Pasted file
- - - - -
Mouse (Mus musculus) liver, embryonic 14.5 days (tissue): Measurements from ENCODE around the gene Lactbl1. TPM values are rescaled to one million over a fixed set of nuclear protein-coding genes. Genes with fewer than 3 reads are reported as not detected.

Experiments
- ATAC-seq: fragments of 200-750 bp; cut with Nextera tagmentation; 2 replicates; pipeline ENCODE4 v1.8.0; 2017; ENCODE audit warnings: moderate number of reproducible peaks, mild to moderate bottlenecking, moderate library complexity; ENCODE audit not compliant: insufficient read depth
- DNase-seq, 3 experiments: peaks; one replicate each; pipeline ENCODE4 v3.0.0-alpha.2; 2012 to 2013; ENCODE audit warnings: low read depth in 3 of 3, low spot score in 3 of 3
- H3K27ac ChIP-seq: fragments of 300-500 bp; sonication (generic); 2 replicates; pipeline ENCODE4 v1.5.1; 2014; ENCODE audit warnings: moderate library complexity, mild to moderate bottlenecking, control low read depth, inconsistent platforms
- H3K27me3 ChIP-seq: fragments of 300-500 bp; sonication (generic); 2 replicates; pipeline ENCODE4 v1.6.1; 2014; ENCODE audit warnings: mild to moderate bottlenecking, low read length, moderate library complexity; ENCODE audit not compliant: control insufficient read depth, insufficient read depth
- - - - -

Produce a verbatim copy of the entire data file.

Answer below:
Mouse (Mus musculus) liver, embryonic 14.5 days (tissue): Measurements from ENCODE around the gene Lactbl1. TPM values are rescaled to one million over a fixed set of nuclear protein-coding genes. Genes with fewer than 3 reads are reported as not detected.

Experiments
- ATAC-seq: fragments of 200-750 bp; cut with Nextera tagmentation; 2 replicates; pipeline ENCODE4 v1.8.0; 2017; ENCODE audit warnings: moderate number of reproducible peaks, mild to moderate bottlenecking, moderate library complexity; ENCODE audit not compliant: insufficient read depth
- DNase-seq, 3 experiments: peaks; one replicate each; pipeline ENCODE4 v3.0.0-alpha.2; 2012 to 2013; ENCODE audit warnings: low read depth in 3 of 3, low spot score in 3 of 3
- H3K27ac ChIP-seq: fragments of 300-500 bp; sonication (generic); 2 replicates; pipeline ENCODE4 v1.5.1; 2014; ENCODE audit warnings: moderate library complexity, mild to moderate bottlenecking, control low read depth, inconsistent platforms
- H3K27me3 ChIP-seq: fragments of 300-500 bp; sonication (generic); 2 replicates; pipeline ENCODE4 v1.6.1; 2014; ENCODE audit warnings: mild to moderate bottlenecking, low read length, moderate library complexity; ENCODE audit not compliant: control insufficient read depth, insufficient read depth